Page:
Dave Rabjohn, Associate Toronto Critic
A bold and definitive production of A Streetcar Named Desire recently opened at Toronto’s Soulpepper Theatre. A theatrical institution, Streetcar is one of Williams’ signature pieces compelling an audience to confront the issues of the fragile and the hostile in our society. The cast and creative crew have embraced this searing story with the same fulsome passion with which it was written. Director Weyni Mengesha must certainly have circled, at least twice, these instructions from Williams’ original writing: “In this part of New Orleans you are practically always just around the corner, or a few doors down the street, from a tinny piano being played with the infatuated fluency of brown fingers.” Ms. Mengesha seized the music motif by both lapels and infused it into the production. It was not a supplement – it was a part of the story!
Moment one: As the poker game quickly rages, a jazz group appears with vigour just above the scene. Jazz and blues and percussion and brass break out in gleeful fun and roar their way into the game. Drumbeats mock the banging of beer cans – plaintiff notes resonate with scraping chairs and foul language. The Quarter is not that big and the music is everywhere. Moment two: As Blanche’s story descends and Stanley’s ugliness grows, a jazz parade filters through the audience bringing New Orleans directly into our laps. Washboards and trombones cut through the growing horror as the community celebrates a night out. The music is rich and compelling – it could have been a funeral procession just as much as a bridal feast. Moment three: the stage in the air again appears above the scene as madness begins to consume Blanche. “Merrily We Roll Along” is playful and rhythmic until it, by degrees, becomes discordant and awkward and angry, practically seeking Blanche’s attention with its cacophony.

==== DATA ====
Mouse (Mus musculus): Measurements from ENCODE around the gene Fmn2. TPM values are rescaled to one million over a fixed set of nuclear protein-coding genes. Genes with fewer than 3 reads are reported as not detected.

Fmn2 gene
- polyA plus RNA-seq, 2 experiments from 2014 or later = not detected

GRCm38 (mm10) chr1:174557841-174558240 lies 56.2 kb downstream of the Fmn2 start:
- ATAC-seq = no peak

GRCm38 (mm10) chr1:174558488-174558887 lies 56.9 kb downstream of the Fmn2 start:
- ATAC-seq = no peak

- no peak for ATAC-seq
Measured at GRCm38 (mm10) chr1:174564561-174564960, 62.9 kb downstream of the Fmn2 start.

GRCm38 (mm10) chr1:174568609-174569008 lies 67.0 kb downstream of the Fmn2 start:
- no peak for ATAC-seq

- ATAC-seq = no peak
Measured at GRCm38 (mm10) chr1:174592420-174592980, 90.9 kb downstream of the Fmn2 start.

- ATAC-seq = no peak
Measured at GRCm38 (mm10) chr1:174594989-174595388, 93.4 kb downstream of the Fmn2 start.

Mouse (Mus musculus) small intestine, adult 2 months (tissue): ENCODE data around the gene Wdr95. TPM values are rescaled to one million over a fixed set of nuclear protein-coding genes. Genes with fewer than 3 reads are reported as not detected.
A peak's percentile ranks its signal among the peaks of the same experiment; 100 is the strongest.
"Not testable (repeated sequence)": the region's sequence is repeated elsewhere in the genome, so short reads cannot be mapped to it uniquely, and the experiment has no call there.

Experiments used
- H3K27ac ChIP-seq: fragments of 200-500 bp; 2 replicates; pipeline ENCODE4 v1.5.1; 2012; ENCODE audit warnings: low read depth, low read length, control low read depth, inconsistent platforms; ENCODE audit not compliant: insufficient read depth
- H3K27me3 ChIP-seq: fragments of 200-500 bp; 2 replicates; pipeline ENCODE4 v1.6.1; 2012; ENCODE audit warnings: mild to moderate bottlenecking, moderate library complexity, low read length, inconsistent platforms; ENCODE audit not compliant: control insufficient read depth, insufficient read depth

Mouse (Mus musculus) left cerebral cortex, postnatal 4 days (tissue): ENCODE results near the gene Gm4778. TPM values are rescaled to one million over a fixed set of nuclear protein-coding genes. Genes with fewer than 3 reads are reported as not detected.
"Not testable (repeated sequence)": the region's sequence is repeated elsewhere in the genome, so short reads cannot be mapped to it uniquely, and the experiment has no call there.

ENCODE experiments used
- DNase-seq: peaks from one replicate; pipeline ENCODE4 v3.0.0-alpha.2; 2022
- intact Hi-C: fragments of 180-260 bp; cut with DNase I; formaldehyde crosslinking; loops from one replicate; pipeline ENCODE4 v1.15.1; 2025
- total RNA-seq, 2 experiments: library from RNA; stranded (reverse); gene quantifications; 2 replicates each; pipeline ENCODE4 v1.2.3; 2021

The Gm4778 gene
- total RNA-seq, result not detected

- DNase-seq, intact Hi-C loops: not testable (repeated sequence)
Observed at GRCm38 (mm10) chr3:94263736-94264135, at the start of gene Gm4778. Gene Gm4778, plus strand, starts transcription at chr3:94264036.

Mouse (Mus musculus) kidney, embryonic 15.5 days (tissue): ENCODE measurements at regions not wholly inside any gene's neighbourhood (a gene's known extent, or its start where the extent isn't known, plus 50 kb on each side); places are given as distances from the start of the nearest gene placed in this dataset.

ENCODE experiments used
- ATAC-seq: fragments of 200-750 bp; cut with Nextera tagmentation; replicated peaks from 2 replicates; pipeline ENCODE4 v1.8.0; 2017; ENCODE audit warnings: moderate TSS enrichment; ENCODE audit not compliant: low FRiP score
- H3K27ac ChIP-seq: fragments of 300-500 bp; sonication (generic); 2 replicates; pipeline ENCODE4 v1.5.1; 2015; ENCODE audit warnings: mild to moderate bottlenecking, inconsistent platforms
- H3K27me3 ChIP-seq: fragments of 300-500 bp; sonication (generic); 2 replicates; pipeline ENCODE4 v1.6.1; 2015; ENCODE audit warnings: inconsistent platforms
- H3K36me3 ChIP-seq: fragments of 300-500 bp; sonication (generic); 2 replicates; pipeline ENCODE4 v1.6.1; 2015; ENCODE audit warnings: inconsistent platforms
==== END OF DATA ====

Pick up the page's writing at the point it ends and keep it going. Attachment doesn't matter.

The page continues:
Ms. Mengesha should be celebrated for this enhanced musical vision. Brilliant leadership from Mike Ross and the talents of every musician elevated this production. This band electrified the theatre.
Oh yes – there was acting too!
Amy Rutherford as Blanche Dubois was superb. Hamlet-like heavy lifting seemed natural and controlled. Playing the former belle whose southern charm has plummeted along with the family fortune, Ms. Rutherford displays a wide range of emotions and temper necessary for the complex role. Forced to move in with her sister and brutish brother-in-law, Blanche must face stinging realities in the less than demure lifestyle of the quarter. Her character ranges from bristling pride to simpering provocateur – her opening speeches about Belle Reve show her straight-backed and strong. As she weakens, she is all shoulders and elbows, sultry and pathetic. Ms. Rutherford creates a laboured smile that has a glint of deep horror. Mac Fyfe, as Stanley Kowalski, sharply contrasts her as the Caliban to her broken Ariel. But his acting is equally powerful – lumbering and gruff, Mr. Fyfe also displays range as his brutality momentarily melts as Stella’s husband.
Stella, played with brilliant pride by Leah Doz, creates the role of host in the seedy downtown tenement. She is often firm and calm in the midst of chaos. Finger wagging is usually avoided on stage, but she does a strong digital wave in her brilliant “I’m not in anything I want out of” speech. The fourth main character, Mitch, is performed by Gregory Prest. Blanche’s only realistic lifeline, the potential boyfriend quickly melts away as he discovers a battery of faults and a background of mendacity. The strong performance wavers from the mild sensitive boy with mother to something closer to the barbaric poker players that Blanche, unwittingly, pushes him back towards.
Kimberley Purtell, as lighting director, clearly has allied carefully with set designer, Lorenzo Savoini. Together, they create a large space that is menaced with metallic like corrugation where slats of light rush in and out creating a dangerous and mysterious mood. The rape scene seemed oddly out of touch – it is to be a fatalistic moment, but the wash of harsh light appeared more like an airport scene.
Soulpepper’s rendition is a careening tsunami. It begins with a joyous peach sun hat and drifts unyielding into madness. It is a production that relies on magnificent acting, but also on sound such as the rhythm of streetcar tracks or the scraping of curtain rings on bare iron. It also celebrates the music that survives human calamity.